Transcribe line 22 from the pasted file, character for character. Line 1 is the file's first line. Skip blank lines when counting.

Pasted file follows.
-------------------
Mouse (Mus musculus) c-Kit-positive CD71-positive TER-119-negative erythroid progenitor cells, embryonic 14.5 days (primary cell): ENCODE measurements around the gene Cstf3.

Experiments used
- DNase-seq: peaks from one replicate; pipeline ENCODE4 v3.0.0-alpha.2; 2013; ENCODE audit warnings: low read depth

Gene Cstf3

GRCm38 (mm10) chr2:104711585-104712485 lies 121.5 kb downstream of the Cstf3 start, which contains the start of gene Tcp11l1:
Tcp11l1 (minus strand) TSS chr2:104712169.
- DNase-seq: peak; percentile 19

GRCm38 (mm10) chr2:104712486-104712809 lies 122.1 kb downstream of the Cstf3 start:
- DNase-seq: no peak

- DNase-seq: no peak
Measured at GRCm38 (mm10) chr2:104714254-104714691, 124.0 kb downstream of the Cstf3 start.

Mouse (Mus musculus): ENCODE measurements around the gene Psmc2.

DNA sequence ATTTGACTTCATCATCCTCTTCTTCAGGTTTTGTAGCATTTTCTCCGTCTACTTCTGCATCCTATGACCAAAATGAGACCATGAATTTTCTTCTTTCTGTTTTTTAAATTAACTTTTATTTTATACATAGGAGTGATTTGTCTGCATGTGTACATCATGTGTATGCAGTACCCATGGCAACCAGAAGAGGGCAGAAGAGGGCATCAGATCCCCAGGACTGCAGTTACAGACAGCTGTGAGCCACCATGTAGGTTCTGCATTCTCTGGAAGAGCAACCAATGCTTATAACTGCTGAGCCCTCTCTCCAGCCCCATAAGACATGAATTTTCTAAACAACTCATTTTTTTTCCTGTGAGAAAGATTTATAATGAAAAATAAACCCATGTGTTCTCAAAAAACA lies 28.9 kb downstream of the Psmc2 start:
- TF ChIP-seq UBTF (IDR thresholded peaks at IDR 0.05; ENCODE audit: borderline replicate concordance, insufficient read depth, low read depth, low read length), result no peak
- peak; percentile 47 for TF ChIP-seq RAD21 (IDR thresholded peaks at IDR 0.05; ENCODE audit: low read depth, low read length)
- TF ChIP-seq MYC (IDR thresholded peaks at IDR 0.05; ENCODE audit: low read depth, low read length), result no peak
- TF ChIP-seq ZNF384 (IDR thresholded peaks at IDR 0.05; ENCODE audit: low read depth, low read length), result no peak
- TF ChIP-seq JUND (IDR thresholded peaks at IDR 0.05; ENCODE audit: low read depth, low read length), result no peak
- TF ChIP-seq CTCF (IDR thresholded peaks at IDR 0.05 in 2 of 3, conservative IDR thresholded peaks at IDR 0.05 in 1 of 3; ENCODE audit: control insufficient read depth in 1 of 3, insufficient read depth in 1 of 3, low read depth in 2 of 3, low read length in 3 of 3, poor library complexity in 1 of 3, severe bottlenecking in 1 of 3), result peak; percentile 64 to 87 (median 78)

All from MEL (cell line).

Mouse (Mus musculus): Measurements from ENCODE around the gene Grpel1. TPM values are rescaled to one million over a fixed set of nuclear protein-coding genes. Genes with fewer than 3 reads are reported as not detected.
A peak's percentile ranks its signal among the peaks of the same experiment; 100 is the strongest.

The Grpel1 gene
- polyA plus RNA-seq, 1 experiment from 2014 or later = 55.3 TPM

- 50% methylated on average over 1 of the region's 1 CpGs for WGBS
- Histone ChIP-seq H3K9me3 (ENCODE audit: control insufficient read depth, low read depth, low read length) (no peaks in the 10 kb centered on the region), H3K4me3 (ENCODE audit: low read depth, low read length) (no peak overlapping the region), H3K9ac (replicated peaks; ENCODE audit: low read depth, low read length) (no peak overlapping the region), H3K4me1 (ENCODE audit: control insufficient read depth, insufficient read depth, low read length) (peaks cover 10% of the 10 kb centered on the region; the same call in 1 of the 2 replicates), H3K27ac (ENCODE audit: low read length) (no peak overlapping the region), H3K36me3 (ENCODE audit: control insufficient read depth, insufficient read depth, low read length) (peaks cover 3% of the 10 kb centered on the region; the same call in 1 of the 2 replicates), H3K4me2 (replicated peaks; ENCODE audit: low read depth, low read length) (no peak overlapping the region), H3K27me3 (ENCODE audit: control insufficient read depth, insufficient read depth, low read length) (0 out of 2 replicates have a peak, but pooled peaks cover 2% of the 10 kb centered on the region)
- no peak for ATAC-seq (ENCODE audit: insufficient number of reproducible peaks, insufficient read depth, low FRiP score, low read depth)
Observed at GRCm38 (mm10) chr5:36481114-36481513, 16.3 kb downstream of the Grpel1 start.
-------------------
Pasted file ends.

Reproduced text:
A peak's percentile ranks its signal among the peaks of the same experiment; 100 is the strongest.